Parents must
play a role
In a recent article
"Ebonics: Study skill or slav-
ery setback?" (1/17/97) lin-
guistics Prof. Rosina Lippi-
Green notes, "(Ebonics) is a
functioning, productional
form of English. The misfor-
tune is that people refuse to
listen. People need to be
more open minded'
Unfortunately, Americans
are not open minded about
the use of non-standard
English. In a letter to the
Daily ("Selective quoting
mocks sources," 1/14/97), the
executive editor of Michigan
Today attacked the Daily for
quoting verbatim a man's
Ebonics-like speech, "I know
she done called me three or
four times." He cited the
standard journalistic practice
of correcting grammatical
errors in quotes, and he said
journalists adopted the prac-
tice because people were
using verbatim quotes to
ridicule blacks and others.
Discrimination against
speakers of non-standard
English should come as no
surprise. Ebonics speech
sounds very different from
standard English speech.
Ebonics is also an easy target
for people who wish to insult
the speaker's education.
Why? Speakers of Ebonics
have failed to learn the tra&
tional language in school.
If Ebonics speakers face
certain discrimination, then I
think we are missing an
important opportunity to
teach them standard English.
Needed is a call for a grass
roots movement, led by the
parents of kids who speak
Ebonics. Parents should insist
that their kids speak tradi-
tional English in their home.
I have heard of no such urg-
ings by politicians.
More importantly, I think
we are way off base when

Peace lpmceCS'S is
beyond paper
T he tangible effects of last week's
agreement between Israel and the
Palestinean Authority on Hebron are
profound. Israel's occupation of
Hebron is over and it will underta
three more withdrawals from the W
Bank by mid-1998. The symbolic
impact of the agreement is even more
stunning. A con-
servative Likud
accepted the land- $
for-peace formula
with the
Palestineans. By
turning his back
on a key element
of his electoral
constituency -
and this agree- SAMUEL.
ment is unques- GOODSTEIN
tionably a betrayal hB j
of the far right - Benjamin
Netanyahu has, on paper at least, cre'
ated a great opportunity. By bringing
his coalition - minus extremists --
ainto the land-for-peace universe, he.
has created a "vital center" that 4
give him political cover for further
progress toward peace.
This opportunity for progress, like
the agreement that created it, is on
paper. Of course, previous agreements
between Israel and the Palestineans
have been penned, only to be ignored
in reality. (Paper, as we know, is some-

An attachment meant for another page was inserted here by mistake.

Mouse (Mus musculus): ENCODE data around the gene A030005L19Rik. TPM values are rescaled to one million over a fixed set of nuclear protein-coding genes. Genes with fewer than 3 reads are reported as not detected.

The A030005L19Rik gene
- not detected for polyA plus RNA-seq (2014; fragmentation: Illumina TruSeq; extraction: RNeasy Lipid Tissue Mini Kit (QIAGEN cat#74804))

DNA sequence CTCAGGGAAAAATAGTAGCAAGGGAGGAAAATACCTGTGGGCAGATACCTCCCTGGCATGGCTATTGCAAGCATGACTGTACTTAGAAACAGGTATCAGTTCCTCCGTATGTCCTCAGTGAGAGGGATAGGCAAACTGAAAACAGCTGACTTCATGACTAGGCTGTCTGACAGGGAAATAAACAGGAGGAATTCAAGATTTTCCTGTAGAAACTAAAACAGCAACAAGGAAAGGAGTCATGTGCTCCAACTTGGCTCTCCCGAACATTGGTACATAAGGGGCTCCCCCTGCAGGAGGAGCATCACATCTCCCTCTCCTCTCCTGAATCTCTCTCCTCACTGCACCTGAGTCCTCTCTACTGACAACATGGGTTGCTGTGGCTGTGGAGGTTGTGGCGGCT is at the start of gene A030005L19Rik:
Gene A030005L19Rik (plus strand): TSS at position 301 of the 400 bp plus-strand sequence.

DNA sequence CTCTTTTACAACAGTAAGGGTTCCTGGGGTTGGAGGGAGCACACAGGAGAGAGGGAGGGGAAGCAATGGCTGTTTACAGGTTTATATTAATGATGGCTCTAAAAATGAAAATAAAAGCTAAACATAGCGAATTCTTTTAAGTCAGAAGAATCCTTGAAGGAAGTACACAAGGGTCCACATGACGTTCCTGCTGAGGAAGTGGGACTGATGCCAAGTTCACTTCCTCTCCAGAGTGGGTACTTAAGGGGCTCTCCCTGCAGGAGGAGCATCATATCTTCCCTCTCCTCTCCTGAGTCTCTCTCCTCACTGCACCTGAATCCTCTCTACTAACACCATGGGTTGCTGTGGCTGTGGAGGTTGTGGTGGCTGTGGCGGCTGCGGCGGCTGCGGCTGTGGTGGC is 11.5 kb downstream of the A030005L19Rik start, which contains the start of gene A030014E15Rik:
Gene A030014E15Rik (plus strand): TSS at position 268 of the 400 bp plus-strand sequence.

thing that can be torn, shredded or -
most important - ignored quite easi
ly.) When a political relationship is
fragile as the one between Netanya
and Yassir Arafat, personality, percep
tion and politics become vastly more.
important tinan written agreements.
There is a reason that this agreement
was signed in the middle of the night
with little fanfare, and that is the same
reason why the process has been.
bogged down for months. The princi-
pals do not trust each other or the
process. (This is not to say that Yitz
Rabin or Shimon Peres ever person,
ly trusted Arafat, but they trusted the
political/peacemaking process.)
If each Israeli withdrawal from the
West Bank, not to mention final status
negotiations, proceeds with the level
of acrimony and bitterness that accom-
panied the Hebron agreement, the
peace process might be fatally wound-
ed; if relations between the Israeli gov-.
emnemnt and moderate Arab states do
not improve, Israel faces the prospe
of a prolonged cold war. The best way
for each side to ensure that the existing
agreements are appropriately enforced
and built upon, is to make overtures to
the other side that are not required ihi
the agreements. Building trust means
moving beyond the signed document
and taking action that is not required
by any formal agreement - moving:
beyond the paper, so to speak.
Let me digress for a paragraph.
1924, a British parliamentarian by the?
name of Andrew Moulton wrote an
essay in the Atlantic where he outlined
"three great domains of human action.7-
The first is dictated by "positive law":
(laws established and enforced by the
state), the second by "the domain of
free choice"(where the law has no role-
and the third by "the obedience of a
man to that which he cannot be forced
to obey but where he is the enforcer
the law upon himself." Moulton co
cluded that "the real greatness of a
nation is measured by the extent of ...
obedience to the unenforceable.

Why, you ask, does this have anything
to do with peace in the Middle East?
Nearly every day, both Netanyahu and
Arafat are given reasons to lose faith i-
the other's good will. Whether it isa
Palestinean leader commenting that hi
side will not rest until they ha
Jerusalem or an Israeli soldier going on
a random shooting spree, whether it is a.
viciousterrorist attack or the expanding:
of settlements, there is no shortage of,
excuses for one side to give up. If the
process is going to continue, both sides
must recognize the importance of the:
unenforceable - and take steps to bet--
ter relations and improve trust through.
non-required political action.
For Arafat and his Arab allies
means: l) using whaever action nec
sary to disarm Hamas and other terror.
ists, 2) substituting words calling fo
Israel's destruction with words calling
for friendly relations with all neighbor
in official Palestinean documents, 3)
arranging state visits by Arab leaders to
Israel and vice versa, 4) resisting the
urge to manipulate world opinionr
against Israel, and finally 5) ending all
calls for a Palestinean-control
Jerusalem and all references to a h
war. For Israel, obedience to the unen-
forceable means 1) forging a real eco
nomic partnership with Palestineans, 2w
a real effort to improve relations with
moderate Arab states, 3) quickly allow-;